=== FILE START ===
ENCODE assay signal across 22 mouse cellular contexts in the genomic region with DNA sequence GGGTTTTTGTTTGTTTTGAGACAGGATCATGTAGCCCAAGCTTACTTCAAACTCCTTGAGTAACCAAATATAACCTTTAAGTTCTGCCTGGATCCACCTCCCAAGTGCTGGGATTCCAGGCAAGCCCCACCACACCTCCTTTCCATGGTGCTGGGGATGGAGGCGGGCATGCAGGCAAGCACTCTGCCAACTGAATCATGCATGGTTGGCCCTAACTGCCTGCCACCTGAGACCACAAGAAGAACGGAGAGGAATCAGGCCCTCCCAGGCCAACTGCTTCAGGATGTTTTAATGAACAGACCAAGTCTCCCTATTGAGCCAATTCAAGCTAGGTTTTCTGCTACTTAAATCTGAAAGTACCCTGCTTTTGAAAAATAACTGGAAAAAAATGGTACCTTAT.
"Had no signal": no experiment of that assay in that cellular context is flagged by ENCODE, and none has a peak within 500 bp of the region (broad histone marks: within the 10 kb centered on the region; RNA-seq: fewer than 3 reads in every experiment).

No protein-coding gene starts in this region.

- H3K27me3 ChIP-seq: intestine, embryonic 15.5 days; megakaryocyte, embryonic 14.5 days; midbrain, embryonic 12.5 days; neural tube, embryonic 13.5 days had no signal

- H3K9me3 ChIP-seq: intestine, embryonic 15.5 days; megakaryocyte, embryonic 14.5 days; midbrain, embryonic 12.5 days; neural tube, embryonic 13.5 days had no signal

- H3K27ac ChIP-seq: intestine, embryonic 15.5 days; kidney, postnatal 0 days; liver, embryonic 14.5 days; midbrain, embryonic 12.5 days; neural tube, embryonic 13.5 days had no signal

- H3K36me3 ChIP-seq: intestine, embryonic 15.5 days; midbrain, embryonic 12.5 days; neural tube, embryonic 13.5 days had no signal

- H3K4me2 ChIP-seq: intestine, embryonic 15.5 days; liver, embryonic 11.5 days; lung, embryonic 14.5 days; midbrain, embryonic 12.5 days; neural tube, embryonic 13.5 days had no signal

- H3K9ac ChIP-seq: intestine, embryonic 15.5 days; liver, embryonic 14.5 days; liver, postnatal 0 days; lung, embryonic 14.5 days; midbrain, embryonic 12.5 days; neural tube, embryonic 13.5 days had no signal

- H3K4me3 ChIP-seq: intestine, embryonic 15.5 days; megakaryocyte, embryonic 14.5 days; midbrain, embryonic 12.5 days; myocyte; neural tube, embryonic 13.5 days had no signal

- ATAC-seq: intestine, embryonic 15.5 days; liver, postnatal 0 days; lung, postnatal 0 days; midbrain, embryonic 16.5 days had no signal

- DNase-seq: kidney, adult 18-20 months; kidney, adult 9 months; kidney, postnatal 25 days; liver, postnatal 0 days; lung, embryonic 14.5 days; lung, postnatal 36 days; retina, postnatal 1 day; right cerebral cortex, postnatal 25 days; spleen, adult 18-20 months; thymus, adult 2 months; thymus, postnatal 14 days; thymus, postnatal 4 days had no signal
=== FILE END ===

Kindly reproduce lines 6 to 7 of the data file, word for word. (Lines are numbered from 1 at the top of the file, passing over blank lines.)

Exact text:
- H3K27ac ChIP-seq: intestine, embryonic 15.5 days; kidney, postnatal 0 days; liver, embryonic 14.5 days; midbrain, embryonic 12.5 days; neural tube, embryonic 13.5 days had no signal

- H3K36me3 ChIP-seq: intestine, embryonic 15.5 days; midbrain, embryonic 12.5 days; neural tube, embryonic 13.5 days had no signal